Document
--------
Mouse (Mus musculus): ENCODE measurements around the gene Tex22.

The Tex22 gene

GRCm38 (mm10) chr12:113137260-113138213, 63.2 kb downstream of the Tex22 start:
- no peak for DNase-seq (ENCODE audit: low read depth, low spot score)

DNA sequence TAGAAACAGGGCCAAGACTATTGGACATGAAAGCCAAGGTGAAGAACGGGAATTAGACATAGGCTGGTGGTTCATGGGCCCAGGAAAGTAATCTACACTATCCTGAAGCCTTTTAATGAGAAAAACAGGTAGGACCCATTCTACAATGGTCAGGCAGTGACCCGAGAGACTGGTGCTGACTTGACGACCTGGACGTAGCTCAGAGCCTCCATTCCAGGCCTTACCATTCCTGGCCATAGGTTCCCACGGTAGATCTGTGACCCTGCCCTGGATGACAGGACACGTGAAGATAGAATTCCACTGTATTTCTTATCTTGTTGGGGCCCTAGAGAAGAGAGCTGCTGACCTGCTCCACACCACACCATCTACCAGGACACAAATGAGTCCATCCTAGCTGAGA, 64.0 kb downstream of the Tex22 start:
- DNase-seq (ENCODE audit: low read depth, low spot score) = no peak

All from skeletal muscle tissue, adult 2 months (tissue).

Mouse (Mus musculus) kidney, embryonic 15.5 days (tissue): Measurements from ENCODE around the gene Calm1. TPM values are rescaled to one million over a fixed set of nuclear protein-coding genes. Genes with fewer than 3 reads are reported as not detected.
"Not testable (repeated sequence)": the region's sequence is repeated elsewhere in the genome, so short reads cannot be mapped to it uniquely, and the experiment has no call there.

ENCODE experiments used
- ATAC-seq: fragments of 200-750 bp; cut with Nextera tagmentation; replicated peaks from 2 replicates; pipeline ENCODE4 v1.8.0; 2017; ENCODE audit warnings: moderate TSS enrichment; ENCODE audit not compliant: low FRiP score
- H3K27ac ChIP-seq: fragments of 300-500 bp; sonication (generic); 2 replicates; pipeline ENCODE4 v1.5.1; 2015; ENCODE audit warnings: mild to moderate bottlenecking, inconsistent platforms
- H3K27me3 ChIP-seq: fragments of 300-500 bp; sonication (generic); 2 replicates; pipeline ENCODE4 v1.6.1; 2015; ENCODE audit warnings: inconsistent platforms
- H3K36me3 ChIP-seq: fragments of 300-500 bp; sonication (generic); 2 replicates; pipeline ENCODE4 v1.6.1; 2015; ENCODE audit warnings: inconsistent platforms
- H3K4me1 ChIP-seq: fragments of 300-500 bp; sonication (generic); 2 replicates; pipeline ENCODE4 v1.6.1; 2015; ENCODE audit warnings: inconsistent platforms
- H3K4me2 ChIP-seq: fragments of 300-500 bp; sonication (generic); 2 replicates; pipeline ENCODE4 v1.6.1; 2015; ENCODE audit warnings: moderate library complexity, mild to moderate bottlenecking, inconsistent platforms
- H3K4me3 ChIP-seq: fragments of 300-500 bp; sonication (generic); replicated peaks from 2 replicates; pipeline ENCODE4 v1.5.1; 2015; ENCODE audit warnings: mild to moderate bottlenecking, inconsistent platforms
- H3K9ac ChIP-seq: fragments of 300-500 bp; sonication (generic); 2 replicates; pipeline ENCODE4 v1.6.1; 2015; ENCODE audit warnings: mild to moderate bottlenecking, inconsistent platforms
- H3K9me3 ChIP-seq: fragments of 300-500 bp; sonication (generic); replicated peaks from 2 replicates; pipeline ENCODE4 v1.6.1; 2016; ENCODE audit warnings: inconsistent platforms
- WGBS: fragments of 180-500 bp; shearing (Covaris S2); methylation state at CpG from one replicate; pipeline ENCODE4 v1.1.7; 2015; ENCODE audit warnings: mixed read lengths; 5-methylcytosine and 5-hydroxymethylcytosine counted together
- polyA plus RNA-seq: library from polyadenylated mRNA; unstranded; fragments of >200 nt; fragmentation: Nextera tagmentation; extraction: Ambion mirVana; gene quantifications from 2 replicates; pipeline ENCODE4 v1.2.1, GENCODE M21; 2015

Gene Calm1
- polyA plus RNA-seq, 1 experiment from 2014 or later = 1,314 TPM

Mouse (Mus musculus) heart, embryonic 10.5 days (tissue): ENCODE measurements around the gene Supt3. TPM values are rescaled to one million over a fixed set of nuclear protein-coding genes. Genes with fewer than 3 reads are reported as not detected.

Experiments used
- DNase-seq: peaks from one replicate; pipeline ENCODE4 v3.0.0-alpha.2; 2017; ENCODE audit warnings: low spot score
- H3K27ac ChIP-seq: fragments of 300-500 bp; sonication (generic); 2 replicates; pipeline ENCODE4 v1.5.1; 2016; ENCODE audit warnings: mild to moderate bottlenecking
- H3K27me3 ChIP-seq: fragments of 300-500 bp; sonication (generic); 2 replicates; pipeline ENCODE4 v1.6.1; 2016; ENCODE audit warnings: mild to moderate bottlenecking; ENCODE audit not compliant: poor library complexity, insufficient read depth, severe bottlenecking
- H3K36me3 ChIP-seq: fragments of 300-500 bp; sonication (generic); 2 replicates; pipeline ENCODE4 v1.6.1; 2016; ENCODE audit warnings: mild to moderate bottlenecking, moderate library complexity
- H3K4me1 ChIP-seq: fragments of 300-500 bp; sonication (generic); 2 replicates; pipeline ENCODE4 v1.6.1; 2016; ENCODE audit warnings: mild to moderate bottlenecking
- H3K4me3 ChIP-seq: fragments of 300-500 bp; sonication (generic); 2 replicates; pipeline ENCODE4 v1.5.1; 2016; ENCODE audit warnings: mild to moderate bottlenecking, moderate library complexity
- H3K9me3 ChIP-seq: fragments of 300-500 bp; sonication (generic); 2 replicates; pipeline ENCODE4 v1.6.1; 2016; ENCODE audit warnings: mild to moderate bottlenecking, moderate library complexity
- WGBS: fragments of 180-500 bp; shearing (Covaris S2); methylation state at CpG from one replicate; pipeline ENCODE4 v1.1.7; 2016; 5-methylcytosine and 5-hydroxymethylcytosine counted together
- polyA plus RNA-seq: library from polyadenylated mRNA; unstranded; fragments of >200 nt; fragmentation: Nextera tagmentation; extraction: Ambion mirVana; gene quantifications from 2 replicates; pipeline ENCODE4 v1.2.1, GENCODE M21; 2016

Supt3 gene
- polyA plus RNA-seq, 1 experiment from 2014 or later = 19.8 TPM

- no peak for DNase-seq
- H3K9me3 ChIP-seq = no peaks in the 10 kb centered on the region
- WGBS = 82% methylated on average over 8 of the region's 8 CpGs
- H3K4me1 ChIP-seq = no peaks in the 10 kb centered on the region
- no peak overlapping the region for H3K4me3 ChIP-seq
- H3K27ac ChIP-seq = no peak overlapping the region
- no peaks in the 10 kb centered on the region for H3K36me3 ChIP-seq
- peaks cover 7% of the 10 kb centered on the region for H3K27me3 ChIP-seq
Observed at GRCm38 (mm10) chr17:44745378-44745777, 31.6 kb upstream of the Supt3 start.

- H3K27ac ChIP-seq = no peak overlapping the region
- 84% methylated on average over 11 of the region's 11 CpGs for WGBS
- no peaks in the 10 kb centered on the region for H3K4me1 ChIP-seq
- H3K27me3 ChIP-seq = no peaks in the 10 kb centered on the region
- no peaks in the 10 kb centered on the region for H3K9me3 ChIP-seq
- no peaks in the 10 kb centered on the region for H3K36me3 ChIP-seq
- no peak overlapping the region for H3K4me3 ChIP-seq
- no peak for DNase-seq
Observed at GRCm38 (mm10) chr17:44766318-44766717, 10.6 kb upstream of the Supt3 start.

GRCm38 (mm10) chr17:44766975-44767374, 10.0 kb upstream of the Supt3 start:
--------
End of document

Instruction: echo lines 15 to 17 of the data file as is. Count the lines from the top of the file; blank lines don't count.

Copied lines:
- H3K4me1 ChIP-seq: fragments of 300-500 bp; sonication (generic); 2 replicates; pipeline ENCODE4 v1.6.1; 2015; ENCODE audit warnings: inconsistent platforms
- H3K4me2 ChIP-seq: fragments of 300-500 bp; sonication (generic); 2 replicates; pipeline ENCODE4 v1.6.1; 2015; ENCODE audit warnings: moderate library complexity, mild to moderate bottlenecking, inconsistent platforms
- H3K4me3 ChIP-seq: fragments of 300-500 bp; sonication (generic); replicated peaks from 2 replicates; pipeline ENCODE4 v1.5.1; 2015; ENCODE audit warnings: mild to moderate bottlenecking, inconsistent platforms